Jump to ContentJump to Main Navigation
Age of Irreverence
Users without a subscription are not able to see the full content.

Age of Irreverence: A New History of Laughter in China

Christopher Rea

Abstract

The Age of Irreverence tells why China’s entry into the modern age was not just traumatic but also uproarious. As the Qing dynasty slumped toward extinction, prominent writers compiled jokes into collections they called “histories of laughter.” During the first years of the Republic, novelists, essayists, and illustrators used humorous allegories to make veiled critiques of the new government. But political and cultural discussion repeatedly erupted into invective, as critics jeered and derided rivals in public. Farceurs drew followings in the popular press, promoting a culture of practical jo ... More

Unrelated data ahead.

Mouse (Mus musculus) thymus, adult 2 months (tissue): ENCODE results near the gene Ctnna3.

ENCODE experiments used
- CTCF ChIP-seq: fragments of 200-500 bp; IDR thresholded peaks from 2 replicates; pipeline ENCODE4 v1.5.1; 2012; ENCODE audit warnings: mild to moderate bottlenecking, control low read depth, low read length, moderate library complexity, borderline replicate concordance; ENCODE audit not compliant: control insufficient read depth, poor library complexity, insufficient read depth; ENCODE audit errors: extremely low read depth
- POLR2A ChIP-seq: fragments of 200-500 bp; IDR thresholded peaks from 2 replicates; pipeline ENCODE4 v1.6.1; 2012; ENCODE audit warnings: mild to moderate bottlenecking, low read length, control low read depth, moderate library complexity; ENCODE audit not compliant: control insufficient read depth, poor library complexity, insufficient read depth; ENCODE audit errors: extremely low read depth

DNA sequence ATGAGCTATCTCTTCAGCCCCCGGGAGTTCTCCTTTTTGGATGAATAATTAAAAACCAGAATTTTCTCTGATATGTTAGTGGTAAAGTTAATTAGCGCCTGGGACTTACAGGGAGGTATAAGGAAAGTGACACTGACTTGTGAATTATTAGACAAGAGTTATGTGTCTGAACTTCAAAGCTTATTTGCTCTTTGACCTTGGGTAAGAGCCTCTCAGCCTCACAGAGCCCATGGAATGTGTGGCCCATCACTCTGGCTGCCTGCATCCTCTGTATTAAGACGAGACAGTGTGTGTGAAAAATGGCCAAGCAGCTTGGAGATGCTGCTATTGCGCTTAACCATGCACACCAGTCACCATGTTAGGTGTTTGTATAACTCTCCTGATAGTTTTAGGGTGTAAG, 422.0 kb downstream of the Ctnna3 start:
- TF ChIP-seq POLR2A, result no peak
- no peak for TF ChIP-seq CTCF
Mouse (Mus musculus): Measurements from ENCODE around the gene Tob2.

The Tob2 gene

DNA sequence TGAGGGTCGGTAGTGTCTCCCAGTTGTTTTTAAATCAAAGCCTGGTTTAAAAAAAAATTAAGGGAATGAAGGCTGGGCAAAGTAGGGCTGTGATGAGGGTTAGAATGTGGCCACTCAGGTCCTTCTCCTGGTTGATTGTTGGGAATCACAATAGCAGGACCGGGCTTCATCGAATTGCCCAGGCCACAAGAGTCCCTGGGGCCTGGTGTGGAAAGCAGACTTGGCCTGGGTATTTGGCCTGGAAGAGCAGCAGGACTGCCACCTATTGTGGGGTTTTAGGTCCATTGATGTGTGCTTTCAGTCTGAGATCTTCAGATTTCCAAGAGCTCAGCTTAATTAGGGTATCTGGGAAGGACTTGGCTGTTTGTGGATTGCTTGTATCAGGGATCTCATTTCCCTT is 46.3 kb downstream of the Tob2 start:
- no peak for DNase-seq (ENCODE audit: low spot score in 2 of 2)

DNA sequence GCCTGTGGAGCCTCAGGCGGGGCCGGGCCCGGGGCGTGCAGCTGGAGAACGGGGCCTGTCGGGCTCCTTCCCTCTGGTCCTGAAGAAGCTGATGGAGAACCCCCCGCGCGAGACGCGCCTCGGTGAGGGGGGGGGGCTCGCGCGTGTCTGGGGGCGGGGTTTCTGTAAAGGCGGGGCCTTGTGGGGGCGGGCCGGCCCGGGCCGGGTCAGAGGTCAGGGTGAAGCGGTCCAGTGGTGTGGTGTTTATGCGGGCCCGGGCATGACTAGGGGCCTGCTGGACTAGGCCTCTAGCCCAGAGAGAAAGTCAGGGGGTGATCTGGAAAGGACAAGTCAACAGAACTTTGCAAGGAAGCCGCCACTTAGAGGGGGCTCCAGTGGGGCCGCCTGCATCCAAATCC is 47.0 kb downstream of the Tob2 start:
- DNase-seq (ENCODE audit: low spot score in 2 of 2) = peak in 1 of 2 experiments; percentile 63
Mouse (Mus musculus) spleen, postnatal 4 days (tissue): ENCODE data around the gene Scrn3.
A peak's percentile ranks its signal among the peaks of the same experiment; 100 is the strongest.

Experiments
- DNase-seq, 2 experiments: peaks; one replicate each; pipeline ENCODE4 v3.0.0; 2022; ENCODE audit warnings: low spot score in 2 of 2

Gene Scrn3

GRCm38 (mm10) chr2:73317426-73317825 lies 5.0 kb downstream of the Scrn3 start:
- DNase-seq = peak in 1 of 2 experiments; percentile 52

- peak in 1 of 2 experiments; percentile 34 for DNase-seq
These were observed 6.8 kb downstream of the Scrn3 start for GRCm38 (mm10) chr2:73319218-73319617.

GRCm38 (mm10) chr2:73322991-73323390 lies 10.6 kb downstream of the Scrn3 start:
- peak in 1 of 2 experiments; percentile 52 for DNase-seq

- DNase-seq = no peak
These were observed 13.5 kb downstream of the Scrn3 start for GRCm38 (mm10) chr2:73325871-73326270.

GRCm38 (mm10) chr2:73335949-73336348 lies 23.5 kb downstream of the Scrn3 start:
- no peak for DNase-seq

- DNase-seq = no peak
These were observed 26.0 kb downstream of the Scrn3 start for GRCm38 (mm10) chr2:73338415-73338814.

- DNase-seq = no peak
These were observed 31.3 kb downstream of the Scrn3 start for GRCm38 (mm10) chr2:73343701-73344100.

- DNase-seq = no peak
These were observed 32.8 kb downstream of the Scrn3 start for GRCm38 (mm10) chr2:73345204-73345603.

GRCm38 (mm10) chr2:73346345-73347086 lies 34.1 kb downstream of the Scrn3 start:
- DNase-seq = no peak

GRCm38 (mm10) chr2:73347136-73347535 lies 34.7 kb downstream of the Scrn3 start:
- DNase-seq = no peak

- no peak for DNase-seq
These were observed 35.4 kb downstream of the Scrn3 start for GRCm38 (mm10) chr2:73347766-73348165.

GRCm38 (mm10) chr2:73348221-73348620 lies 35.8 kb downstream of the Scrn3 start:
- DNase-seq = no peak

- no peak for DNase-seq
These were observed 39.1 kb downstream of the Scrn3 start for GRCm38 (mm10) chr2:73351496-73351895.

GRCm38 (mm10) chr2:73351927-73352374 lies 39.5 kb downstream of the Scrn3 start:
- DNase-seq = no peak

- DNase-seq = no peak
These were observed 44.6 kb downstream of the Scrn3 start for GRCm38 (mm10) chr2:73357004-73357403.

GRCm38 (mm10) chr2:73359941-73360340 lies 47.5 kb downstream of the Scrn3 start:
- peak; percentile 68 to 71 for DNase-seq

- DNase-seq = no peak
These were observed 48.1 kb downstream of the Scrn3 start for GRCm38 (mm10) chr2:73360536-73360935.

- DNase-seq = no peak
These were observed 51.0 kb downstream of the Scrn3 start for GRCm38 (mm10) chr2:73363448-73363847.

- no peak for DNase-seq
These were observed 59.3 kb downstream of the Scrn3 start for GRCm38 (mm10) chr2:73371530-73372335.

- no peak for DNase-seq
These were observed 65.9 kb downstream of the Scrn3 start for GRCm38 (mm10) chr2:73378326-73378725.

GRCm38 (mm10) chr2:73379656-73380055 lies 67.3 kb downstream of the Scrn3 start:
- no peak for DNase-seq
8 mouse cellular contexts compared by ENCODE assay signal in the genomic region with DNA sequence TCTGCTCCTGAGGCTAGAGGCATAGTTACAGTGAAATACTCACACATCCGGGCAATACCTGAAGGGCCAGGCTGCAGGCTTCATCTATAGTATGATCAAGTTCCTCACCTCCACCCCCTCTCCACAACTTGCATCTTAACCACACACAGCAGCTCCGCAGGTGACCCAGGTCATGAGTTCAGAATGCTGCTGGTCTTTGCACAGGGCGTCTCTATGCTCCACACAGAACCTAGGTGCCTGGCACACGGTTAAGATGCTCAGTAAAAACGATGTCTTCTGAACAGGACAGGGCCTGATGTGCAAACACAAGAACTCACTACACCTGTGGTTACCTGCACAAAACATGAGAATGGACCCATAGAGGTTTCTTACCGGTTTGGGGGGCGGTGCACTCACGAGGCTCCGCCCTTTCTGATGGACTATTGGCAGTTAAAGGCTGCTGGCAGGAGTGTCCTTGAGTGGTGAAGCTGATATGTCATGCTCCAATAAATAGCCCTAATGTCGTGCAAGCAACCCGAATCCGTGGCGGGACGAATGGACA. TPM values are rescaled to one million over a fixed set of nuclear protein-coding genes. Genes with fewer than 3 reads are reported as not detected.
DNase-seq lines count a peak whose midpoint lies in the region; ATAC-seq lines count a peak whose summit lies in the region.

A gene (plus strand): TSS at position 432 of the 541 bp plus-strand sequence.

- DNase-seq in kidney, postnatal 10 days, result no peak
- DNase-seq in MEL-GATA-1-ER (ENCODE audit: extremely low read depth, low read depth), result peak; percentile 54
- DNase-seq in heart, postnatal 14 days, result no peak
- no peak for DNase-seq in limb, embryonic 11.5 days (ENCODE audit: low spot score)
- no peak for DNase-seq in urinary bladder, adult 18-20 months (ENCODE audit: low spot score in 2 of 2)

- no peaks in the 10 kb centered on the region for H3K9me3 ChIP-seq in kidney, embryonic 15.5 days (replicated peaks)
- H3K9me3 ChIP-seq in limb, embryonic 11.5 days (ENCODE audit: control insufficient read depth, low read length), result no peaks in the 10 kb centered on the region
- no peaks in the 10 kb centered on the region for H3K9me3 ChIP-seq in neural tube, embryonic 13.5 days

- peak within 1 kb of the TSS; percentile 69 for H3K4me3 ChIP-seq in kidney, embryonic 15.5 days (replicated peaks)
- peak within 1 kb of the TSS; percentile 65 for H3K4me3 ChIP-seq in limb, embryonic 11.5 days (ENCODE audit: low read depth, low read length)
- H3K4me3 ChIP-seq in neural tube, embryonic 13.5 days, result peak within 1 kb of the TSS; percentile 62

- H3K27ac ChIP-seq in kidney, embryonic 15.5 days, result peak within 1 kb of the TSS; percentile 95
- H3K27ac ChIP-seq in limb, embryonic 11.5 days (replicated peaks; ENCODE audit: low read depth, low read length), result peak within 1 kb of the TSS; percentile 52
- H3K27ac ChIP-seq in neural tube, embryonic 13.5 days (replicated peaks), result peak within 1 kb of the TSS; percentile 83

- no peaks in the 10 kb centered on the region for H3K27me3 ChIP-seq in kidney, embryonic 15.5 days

Keywords: modern China, laughter, humor, literature, cultural history, print culture, parody, farce, comedy, cartoons and comics

Bibliographic Information

Print publication date: 2015 Print ISBN-13: 9780520283848
Published to University Press Scholarship Online: May 2016 DOI:10.1525/california/9780520283848.001.0001

Authors

Affiliations are at time of print publication.

Christopher Rea, author